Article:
Careers rarely develop the way we plan them. Our career path often takes many twists and turns, with particular events, choices and people influencing our direction.

We asked Denis Canty from STEPS to give some advice for people considering this job:

 

Denis Canty

Electronic Engineer

STEPS

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  Denis Canty
It is challenging. But if you adopt the right attitude straight away it can be a lot easier. I would advise anyone to be a hard worker and maintain a positive attitude. Also be organised, right down to keeping notes. You start your career in college, not after it.
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The Investigative person will usually find a particular area of science to be of interest. They are inclined toward intellectual and analytical activities and enjoy observation and theory. They may prefer thought to action, and enjoy the challenge of solving problems with clever technology. They will often follow the latest developments in their chosen field, and prefer mentally stimulating environments.
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Communications Consultant - European Commission

"The EU needs ‘digital natives’ – millennials who can help the EU click, copy and code its way to a more digital existence." Ian McCafferty, Communications Consultant - European Commission. 

After completing a BA in English and History at University College Dublin, I worked as a volunteer with various NGOs and non-profit organisations before deciding to pursue a Masters in International Relations in Dublin City University. This led me to take on an internship in a small NGO working with migrant communities in Ireland, which eventually evolved into a full-time job.

Over the next few years I held a number of positions related to advocacy and project management, culminating with the role of Head of Communications. That was my springboard to the EU.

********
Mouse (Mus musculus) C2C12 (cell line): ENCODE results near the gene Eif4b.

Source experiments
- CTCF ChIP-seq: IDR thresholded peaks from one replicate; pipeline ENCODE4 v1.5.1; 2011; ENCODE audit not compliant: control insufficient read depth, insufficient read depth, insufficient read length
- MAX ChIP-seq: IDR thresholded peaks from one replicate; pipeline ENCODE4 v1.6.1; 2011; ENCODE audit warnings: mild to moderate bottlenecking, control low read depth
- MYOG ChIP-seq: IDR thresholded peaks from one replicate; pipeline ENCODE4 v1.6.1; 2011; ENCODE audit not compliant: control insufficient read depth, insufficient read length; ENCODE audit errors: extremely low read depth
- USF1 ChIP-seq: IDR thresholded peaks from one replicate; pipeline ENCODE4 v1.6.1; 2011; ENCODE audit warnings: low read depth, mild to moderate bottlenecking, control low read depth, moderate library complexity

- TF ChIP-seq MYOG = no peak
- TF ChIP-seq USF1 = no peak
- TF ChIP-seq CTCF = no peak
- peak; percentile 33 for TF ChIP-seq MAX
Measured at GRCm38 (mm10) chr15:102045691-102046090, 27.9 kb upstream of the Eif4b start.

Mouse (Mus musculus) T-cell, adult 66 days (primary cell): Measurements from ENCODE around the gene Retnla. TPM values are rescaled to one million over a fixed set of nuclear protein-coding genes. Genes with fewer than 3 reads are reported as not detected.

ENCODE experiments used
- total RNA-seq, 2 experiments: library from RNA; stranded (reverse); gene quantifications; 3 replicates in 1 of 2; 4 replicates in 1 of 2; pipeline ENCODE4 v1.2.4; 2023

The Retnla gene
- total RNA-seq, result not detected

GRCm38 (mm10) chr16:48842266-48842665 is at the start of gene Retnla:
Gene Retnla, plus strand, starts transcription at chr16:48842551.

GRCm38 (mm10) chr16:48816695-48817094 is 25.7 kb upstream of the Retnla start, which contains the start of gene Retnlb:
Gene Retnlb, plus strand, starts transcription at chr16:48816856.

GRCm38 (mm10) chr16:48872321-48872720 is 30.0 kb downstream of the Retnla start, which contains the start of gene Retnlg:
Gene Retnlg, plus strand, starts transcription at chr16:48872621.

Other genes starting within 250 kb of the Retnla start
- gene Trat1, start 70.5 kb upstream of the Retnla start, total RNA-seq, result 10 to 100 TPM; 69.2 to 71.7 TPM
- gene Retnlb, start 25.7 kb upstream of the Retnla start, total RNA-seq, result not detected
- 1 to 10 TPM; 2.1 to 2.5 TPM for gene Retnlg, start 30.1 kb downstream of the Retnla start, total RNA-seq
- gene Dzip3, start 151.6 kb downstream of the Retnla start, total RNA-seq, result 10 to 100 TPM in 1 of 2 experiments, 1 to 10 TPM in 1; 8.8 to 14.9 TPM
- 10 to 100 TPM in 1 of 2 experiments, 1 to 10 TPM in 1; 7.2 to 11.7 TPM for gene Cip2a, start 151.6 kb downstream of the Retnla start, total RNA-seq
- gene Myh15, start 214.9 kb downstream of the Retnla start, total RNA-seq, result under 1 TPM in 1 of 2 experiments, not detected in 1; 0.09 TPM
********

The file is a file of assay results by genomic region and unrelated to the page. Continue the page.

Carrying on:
Stagiaire at the European Commission 

Having become increasingly aware that many decisions being made in Brussels had a direct impact on people in Ireland and elsewhere, I wanted to get closer to the decision-making process, learn about it in a hands-on, practical manner and develop my capacity to communicate about it to raise awareness and, ultimately, get more people involved in shaping those decisions. I applied to become a stagiaire at the European Commission and was selected by its Directorate-General for Communication (DG COMM).

Over the course of the five month traineeship I took whatever opportunities came my way: I had the chance to write and to develop presentations; I asked to undertake trainings and play a role in various projects; I looked to learn what I could and get involved where possible. As a result, when a vacancy within DG COMM’s Social Media Team arose toward the end of my traineeship, I was in a good position to apply.

Social Media

The opportunities are there if you look for them. My job is to give the European Commission a voice online - more specifically, on social media. Social media is driven by storytelling, the art of which is to know your audience. As audiences vary depending on the platform in question (Facebook, Twitter, LinkedIn etc), my job is to tell a story in different ways across social media.

Every story is different and so is every day at my desk. Our approach to presenting the Commission’s key messages is always evolving, as is the way we react to responses and collect and analyse the resultant data (e.g. number of people reached, engagement rate etc). I am constantly learning. Irish graduates can bring a lot to the European Institutions: new perspectives; personal opinion; fresh energy.

The EU needs ‘digital natives’ – millennials who can help the EU click, copy and code its way to a more digital existence.

Being a native English speaker is definitely a big advantage. Having a good grasp of at least one more language is one step further. If you like the idea of working with a multi-cultural team of talented and passionate people and want to make a real difference, the EU could be for you.

gradpublicjobs.ie

Article by: Ian McCafferty